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Over troubled waters

It's a journey of horrors, the kind you would only make if you were truly desperate. But in the failed state of Somalia there are a lot of desperate people. Up to a quarter of a million Somalis are now living in Yemen after undertaking the harrowing boat journey across the Gulf of Aden. An unknown number of their compatriots have died on the way. Shortly before Espen Rasmussen's visit in November 2008, a team from Medecins sans Frontieres found 39 dead bodies on the shore in a period of less than 48 hours.

Mariners, so the headlines tell us, have come to describe the treacherous waters of the gulf as the 'gates of hell'. In this lawless sea, two groups thrive: pirates and smugglers. In the first ten months of 2008, 40,520 Somali refugees have been deposited alive in Yemen, according to the UNHCR. At least 873 have drowned or are missing. And the refugees recount terrible stories of the journey. The smugglers are violent. Beating is common. The small boats, meant for eight or ten people, are filled with a hundred or more. And because of the limited space, the refugees are forced to sit without moving, drinking or eating for two or three days.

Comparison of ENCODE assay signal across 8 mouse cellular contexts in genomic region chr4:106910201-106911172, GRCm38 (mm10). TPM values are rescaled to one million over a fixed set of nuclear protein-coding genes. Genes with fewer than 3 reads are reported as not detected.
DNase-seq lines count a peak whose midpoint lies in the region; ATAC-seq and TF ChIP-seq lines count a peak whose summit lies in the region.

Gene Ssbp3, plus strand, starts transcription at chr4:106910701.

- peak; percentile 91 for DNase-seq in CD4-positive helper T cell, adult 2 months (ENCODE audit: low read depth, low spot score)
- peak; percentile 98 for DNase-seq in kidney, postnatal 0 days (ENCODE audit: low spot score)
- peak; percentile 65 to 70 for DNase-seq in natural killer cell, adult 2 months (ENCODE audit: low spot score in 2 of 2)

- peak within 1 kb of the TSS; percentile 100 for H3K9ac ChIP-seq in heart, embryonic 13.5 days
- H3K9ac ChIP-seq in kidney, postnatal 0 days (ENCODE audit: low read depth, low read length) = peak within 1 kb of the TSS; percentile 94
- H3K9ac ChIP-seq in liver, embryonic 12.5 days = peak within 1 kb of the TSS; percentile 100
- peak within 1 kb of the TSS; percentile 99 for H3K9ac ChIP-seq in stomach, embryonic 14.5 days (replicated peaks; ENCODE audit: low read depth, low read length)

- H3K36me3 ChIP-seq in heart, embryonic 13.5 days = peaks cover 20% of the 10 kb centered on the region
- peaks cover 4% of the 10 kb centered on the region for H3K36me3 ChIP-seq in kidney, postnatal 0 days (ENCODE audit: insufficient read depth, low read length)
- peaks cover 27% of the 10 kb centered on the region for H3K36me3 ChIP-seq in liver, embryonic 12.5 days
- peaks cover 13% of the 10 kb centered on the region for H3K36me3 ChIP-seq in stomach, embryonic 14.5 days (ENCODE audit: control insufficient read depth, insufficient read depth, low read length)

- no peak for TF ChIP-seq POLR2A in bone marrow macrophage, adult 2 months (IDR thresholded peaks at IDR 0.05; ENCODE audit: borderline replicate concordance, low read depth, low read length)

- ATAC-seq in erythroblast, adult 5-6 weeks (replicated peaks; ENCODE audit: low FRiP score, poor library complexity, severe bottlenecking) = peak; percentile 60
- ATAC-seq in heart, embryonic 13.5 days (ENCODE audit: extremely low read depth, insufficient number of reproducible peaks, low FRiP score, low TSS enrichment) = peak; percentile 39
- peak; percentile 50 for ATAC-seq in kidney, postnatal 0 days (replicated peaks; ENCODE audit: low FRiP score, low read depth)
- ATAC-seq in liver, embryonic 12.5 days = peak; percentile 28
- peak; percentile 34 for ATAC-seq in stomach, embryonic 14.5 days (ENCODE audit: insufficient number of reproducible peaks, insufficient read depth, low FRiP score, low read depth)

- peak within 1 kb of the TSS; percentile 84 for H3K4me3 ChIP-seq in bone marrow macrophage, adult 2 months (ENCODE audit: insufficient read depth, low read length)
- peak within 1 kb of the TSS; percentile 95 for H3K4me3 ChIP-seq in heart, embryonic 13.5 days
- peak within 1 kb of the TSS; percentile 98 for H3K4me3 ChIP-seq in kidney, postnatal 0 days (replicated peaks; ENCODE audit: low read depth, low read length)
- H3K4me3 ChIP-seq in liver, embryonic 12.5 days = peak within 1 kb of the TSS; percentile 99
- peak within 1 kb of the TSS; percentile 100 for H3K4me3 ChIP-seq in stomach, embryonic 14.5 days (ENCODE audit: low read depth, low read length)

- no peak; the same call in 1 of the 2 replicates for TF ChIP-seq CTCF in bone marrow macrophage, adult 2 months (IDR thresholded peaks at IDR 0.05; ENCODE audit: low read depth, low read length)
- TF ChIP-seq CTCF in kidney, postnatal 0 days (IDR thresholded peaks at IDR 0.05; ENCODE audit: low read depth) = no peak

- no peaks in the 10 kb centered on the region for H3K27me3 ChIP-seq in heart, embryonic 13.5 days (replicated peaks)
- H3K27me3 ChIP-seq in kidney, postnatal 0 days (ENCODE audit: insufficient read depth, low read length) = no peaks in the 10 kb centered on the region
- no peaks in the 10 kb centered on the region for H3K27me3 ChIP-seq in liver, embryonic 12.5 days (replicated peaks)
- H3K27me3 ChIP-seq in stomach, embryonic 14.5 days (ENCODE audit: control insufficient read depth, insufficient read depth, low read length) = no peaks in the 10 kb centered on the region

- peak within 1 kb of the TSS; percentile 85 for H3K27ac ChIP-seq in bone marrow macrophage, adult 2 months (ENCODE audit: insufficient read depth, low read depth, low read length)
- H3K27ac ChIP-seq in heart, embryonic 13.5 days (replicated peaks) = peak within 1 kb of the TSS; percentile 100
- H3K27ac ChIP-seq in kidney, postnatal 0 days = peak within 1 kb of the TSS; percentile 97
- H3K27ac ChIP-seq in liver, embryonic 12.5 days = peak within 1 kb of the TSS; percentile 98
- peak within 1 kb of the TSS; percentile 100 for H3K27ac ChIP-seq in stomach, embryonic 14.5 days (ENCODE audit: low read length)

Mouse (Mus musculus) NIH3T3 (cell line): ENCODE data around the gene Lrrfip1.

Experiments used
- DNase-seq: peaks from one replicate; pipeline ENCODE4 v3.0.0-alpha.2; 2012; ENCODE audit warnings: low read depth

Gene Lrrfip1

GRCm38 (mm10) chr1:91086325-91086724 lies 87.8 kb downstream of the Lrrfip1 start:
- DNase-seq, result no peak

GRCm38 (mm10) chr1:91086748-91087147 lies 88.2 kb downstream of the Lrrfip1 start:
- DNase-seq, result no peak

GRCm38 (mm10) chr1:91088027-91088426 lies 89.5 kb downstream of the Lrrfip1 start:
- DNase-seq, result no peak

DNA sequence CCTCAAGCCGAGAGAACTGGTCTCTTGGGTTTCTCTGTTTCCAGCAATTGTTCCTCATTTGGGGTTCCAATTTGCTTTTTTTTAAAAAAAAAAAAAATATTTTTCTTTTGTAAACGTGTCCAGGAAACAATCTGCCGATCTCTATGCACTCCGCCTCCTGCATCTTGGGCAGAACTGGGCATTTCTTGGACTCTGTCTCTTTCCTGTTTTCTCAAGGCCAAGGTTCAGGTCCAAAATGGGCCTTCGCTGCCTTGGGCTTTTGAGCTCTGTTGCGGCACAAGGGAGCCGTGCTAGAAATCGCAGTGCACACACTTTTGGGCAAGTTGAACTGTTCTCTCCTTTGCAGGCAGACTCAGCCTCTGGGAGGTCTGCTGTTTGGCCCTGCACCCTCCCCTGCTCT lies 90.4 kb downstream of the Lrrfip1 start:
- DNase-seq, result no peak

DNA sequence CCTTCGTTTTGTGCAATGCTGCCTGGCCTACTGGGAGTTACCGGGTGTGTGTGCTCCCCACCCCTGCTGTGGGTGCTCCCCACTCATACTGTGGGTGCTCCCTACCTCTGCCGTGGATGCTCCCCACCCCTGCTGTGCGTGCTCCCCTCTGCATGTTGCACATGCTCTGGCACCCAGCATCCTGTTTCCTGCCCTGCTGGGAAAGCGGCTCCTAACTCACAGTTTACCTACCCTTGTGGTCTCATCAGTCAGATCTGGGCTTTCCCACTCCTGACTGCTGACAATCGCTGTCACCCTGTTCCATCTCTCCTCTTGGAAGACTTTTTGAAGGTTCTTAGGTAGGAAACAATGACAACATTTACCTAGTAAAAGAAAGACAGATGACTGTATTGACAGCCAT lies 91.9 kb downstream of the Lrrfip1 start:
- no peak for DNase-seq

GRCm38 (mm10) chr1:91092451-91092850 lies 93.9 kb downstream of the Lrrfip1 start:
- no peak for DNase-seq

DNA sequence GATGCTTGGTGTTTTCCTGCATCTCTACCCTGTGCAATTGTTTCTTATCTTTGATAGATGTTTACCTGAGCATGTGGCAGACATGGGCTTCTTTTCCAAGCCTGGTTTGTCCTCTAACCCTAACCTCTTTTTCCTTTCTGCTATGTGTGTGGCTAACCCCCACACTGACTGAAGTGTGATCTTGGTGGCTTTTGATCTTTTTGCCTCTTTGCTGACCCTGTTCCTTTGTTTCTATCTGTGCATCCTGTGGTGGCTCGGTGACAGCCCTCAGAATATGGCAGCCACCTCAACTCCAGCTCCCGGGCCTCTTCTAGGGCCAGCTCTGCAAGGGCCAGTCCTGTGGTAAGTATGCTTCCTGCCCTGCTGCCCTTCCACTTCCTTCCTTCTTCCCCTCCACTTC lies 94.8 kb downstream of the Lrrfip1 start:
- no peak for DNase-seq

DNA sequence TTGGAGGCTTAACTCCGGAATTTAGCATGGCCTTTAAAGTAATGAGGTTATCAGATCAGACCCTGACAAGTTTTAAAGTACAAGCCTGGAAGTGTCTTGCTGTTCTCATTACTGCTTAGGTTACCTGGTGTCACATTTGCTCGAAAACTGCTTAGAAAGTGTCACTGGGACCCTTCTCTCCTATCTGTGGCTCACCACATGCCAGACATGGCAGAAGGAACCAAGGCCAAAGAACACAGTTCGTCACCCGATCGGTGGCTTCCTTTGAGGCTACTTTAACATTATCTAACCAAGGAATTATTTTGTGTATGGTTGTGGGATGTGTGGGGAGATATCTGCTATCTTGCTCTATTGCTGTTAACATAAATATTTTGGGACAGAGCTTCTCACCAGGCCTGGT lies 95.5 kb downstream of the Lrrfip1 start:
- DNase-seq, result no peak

Samer Haddadin, a UNHCR Protection Officer, says that 'stories of rape, killings and torture during the journey are normal. Many of the refugees have big scars on their bodies when they arrive on the beaches. This is because they are forced to urinate on each other. One woman told us this: 'The smuggler was tired of a small child crying. He took the child and threw it into the sea. It drowned.' Another refugee on board the boat reacted to this brutal treatment. He was shot and killed by the smuggler.'Mustafa Rashid Hassan is one of the lucky ones. 'The boat trip cost 100 dollars. We were 140 men, women and children in the boat^, he says. 'The smugglers were beating us with sticks. We did not have water, and we were thirsty. When we were close to the Yemen coast, the smugglers commanded us to jump into the sea. The boat overturned, and around 40 of the people in the boat drowned, among them four small children. I saved myself because I can swim.'

The 20 year old is at a reception centre run by the UNHCR. Here, the refugees are provided with water, food and shelter for a few days, before they set off for the camps or the cities. Yemen is the poorest state in the Arab world, with high unemployment, rapid population growth and dwindling water resources. Yet for Somalis like Mustafa, it offers hope. 'I want to feel safe. And I wish to have a job. My brother made the same journey in 2003, but he drowned. I hope God gives me a good life.'
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